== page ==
Discussions around patent reform often focus on problems allegedly caused by “patent trolls”, also referred to as “patent assertion entities” or “non-practicing entities”. However, recent and historical experience suggests that small changes rather than extensive legislative action are often sufficient to correct these problems.

Patent trolls are businesses that acquire and monetize patents covering commercially important technologies without developing or practicing those technologies. Some patent trolls are associated with aggressive monetization techniques, such as sending threatening demand letters or initiating lawsuits in an attempt to force a defendant to settle rather than face the high-cost of litigation. As a result, patent trolls are considered a threat to operating businesses that develop and exploit innovative technologies.

Patent trolls have been particularly active in the United States. However, it appears that a series of small changes to patent law in the United States is already beginning to affect how patent trolls operate. WiLAN Inc., an Ottawa-based patent licensing company recently announced a strategic shift to acquiring business that provide products and services related to the Internet of Things and away from monetizing patents which has been WiLAN’s core business since 2006. Following the announcement, WiLAN’s CEO stated that “[d]uring the past few years, the legal environment for patent licensing businesses has undergone significant changes [which] have altered the performance and outlook for participants”.[1]

However, this does not appear to be the result of broad legislative action targeting patent trolls. In fact, the United States Congress repeatedly tried and failed to pass legislation targeting patent trolls in the past five years. One of these failed attempts prompted the then Chairman of the Senate Judiciary Committee, Senator Patrick Leahy, to state that the legislation was being withdrawn because of a failure to “combat the scourge of patent trolls on our economy without burdening the companies and universities who rely on the patent system every day”.[2]

It appears instead that a number of gradual changes to patent law in the United States in recent years may have combined to make business more difficult for patent trolls. For instance, inter partes review proceedings implemented as part of the America Invents Act have provided defendants with administrative avenues for attacking issued patents that are less expensive and have a lower standard for invalidation as compared to litigation through the courts. The decision of the Supreme Court of the United States (SCOTUS) in Octane Fitness[3] lowered the threshold for awarding attorney fees, increasing risk for entities that pursue frivolous patent infringement lawsuits. As well, uncertainty regarding the patentability of software and business method patents flowing from the SCOTUS decision in Alice[4] has also increased risk for parties enforcing those patents and resulted in many of these patents being held invalid.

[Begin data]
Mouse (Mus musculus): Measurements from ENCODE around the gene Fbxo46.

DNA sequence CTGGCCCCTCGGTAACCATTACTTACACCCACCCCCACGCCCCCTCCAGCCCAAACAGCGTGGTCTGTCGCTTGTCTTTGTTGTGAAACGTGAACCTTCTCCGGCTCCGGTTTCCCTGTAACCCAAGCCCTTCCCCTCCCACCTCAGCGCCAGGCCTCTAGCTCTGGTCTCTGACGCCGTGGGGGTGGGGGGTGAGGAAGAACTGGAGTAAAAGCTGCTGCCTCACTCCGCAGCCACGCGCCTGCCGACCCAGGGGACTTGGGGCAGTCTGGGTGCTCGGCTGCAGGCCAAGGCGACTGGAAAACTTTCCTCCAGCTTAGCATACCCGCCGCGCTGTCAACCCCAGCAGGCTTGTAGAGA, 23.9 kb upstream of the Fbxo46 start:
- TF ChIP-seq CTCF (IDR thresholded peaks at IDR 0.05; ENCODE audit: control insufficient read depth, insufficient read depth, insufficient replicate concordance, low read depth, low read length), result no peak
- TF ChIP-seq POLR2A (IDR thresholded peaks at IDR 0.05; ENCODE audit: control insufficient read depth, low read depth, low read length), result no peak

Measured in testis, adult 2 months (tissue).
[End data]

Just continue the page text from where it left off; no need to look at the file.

This is reminiscent of experiences in the late 19th century in addressing problems caused by “patent sharks” who targeted specific industry sectors such as railroads and agriculture with threats of legal action.[5] These patent sharks obtained large numbers of design patents covering small modifications to tools, and threatened smaller businesses with legal action. A number of legislative reforms were proposed and ultimately rejected over concerns the reforms would be unfair to patentees with lawful claims. The problems caused by these patent sharks were addressed through gradual changes in case law, narrow reforms that made it more difficult to obtain functional design patents and collective industry action in defending against demand letters and lobbying.

In Canada, patent trolls do not appear to be as widespread or pervasive as in the United States. Nonetheless, discussions on patent reform still tend to focus on the harms of patent trolls. However, the legal environment in Canada may present concerns for patent trolls that are do not arise in the United States.

In Canada, there is often a presumption that the losing party in litigation pays a portion of the winning party’s costs. Even more so than the Octane Fitness decision, this may present increased risk to patent trolls of pursuing borderline patent infringement cases. A related concern for foreign patent trolls is that Canadian Courts may require foreign litigants to pay into court a substantial sum of money as security for costs. This, along with the relatively smaller size of the Canadian market may already make Canada less attractive for patent trolls.

Even as trolls look beyond the United States to other avenues for increasing revenue, in view of the different nature of the Canadian business and legal environment, it is not clear that patent trolls are of great concern in Canada. Before embarking on large-scale legislative efforts, with the corresponding potential for negative consequences for innovators and patentees with lawful claims, policy makers should remember that gradual changes along with narrow, targeted legislative action have been successful in addressing problems associated with patent trolls, both in the recent and distant past.